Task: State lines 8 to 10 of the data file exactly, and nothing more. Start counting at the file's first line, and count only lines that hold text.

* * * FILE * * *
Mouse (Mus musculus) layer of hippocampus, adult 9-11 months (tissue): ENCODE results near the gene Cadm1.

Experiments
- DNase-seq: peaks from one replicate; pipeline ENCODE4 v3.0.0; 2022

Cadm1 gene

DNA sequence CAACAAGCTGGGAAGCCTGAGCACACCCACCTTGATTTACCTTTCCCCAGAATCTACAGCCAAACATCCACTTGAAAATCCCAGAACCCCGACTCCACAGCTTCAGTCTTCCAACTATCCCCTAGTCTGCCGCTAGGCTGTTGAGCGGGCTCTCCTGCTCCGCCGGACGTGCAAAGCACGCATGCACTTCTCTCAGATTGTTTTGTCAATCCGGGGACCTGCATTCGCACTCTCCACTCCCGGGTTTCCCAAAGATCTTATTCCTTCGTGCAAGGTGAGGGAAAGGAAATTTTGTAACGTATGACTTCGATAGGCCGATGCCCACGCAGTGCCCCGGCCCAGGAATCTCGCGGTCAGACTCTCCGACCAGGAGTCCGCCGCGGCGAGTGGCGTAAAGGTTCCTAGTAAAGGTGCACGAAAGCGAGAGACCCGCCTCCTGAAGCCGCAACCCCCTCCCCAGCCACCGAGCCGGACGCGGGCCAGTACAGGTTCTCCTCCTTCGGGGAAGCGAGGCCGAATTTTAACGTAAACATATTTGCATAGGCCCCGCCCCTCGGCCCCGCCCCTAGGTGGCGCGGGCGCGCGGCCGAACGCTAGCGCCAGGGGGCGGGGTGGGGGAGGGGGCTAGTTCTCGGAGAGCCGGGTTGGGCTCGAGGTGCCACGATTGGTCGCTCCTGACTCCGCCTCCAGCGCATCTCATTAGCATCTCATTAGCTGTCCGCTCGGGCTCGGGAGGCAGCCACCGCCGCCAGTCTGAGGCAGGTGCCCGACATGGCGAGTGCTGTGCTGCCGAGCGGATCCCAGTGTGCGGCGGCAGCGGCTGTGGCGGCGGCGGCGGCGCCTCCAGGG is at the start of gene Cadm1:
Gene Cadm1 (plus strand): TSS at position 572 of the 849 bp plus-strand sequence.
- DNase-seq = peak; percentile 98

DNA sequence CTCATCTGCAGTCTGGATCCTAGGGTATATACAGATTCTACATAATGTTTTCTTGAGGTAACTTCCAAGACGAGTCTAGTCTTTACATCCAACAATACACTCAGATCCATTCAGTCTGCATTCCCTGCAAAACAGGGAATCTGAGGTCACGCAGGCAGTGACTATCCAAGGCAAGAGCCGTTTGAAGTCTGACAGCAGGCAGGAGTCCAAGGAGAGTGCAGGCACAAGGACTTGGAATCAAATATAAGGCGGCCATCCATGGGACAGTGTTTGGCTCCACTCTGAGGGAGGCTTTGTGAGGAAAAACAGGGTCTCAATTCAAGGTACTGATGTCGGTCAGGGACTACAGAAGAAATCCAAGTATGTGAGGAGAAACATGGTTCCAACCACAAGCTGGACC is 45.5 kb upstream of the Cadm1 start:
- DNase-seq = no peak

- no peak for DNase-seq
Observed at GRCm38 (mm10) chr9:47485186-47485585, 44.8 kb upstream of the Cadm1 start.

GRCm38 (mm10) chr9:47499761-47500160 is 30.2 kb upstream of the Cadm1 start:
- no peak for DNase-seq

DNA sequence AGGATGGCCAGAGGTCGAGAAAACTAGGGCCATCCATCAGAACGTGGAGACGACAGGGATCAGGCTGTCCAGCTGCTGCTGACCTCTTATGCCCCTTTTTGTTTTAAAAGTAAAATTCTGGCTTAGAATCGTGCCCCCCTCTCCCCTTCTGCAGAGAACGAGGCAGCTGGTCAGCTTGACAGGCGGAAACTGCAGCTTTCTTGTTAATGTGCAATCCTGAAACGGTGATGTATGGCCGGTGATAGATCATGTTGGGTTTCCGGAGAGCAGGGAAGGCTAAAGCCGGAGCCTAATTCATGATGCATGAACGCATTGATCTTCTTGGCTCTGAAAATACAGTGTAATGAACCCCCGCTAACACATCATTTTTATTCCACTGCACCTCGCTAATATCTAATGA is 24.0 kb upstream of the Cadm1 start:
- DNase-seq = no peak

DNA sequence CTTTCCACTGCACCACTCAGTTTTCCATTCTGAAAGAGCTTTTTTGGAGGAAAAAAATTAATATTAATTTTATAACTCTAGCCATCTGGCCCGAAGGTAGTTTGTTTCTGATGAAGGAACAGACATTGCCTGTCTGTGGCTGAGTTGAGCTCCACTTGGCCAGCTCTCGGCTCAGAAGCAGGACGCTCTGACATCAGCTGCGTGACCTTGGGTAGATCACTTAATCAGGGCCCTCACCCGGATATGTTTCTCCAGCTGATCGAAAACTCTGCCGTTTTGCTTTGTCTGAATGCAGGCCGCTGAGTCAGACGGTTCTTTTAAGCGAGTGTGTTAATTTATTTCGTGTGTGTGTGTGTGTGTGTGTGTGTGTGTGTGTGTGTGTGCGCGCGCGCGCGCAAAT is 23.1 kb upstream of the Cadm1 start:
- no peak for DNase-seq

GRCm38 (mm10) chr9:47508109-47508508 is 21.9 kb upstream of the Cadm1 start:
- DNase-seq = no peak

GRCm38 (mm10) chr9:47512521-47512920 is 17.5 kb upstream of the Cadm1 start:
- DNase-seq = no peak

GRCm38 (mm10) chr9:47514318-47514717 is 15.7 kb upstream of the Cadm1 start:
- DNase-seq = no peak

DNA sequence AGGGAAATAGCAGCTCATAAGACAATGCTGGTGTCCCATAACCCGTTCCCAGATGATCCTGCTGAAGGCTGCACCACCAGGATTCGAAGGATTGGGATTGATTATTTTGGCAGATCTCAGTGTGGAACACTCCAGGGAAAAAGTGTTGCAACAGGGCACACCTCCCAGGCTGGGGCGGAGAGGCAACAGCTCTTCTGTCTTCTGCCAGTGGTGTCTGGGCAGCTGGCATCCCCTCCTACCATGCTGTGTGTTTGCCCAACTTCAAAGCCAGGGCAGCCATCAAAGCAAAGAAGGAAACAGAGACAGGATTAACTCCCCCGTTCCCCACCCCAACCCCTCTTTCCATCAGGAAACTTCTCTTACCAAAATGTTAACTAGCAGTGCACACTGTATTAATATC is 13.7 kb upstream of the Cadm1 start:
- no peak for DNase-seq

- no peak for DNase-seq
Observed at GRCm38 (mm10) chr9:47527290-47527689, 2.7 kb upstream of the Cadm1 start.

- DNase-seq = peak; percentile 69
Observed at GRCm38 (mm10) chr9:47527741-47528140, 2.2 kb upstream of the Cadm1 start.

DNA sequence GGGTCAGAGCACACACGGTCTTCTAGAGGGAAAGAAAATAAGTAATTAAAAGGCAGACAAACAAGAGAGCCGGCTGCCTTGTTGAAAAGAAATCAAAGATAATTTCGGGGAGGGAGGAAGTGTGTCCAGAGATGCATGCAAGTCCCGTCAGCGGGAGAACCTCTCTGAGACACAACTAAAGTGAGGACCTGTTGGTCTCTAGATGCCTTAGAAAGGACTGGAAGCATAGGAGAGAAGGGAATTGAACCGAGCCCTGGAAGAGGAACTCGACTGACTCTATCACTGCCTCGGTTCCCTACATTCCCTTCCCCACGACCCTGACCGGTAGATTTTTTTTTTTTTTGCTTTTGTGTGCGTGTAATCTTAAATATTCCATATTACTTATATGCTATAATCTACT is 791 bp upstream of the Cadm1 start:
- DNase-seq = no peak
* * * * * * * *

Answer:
DNA sequence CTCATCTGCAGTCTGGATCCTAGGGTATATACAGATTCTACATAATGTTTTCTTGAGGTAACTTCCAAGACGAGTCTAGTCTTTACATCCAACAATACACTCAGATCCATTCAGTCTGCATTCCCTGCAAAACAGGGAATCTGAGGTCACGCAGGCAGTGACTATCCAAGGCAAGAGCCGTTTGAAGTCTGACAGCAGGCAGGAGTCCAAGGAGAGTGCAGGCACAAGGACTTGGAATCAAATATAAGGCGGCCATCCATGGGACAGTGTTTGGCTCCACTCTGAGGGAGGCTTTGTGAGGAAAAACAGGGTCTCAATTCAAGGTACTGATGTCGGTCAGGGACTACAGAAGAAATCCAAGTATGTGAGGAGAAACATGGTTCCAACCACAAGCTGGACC is 45.5 kb upstream of the Cadm1 start:
- DNase-seq = no peak

- no peak for DNase-seq